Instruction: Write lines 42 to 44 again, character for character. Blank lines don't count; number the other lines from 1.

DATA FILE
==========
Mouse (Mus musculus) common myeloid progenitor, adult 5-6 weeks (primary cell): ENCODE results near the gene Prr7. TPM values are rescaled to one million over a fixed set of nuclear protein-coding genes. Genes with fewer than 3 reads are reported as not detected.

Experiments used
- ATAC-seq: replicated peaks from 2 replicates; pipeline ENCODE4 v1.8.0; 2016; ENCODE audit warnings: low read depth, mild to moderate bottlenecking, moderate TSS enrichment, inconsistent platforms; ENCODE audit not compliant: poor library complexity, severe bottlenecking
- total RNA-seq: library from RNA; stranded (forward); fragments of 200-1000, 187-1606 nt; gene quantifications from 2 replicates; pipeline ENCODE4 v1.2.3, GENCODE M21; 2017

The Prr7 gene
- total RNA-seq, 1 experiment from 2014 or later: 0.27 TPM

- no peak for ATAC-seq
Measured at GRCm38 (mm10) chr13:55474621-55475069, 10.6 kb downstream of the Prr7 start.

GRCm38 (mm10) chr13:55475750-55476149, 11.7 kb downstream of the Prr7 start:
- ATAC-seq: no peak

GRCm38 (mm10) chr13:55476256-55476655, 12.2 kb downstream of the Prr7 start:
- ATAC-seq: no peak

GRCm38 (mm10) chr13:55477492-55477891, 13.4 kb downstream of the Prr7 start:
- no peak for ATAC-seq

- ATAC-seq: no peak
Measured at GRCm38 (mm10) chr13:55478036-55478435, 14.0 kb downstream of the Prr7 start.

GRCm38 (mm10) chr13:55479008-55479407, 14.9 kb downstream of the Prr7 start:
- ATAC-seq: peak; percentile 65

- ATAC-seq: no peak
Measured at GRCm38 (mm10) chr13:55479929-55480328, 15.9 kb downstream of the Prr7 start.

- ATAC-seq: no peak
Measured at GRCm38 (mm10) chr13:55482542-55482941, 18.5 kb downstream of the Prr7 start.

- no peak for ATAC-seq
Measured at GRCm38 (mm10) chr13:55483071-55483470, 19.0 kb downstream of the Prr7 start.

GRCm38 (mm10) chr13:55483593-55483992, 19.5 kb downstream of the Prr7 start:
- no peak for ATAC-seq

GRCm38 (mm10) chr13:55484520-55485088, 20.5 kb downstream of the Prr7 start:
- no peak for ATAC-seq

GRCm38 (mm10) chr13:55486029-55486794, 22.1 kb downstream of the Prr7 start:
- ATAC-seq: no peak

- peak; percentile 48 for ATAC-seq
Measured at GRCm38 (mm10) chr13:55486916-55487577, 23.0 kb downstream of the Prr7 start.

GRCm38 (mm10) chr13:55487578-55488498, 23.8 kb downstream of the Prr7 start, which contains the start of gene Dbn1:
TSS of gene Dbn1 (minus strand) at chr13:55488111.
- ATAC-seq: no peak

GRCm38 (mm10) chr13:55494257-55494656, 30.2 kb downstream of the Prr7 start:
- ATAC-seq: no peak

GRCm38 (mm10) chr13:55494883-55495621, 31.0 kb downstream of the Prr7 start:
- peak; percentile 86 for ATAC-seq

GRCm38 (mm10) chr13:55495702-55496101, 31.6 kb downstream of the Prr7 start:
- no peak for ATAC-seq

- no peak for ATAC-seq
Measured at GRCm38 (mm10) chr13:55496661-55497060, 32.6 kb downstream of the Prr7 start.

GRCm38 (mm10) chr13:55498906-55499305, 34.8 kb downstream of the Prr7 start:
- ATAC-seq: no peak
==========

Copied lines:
- no peak for ATAC-seq
Measured at GRCm38 (mm10) chr13:55496661-55497060, 32.6 kb downstream of the Prr7 start.

GRCm38 (mm10) chr13:55498906-55499305, 34.8 kb downstream of the Prr7 start: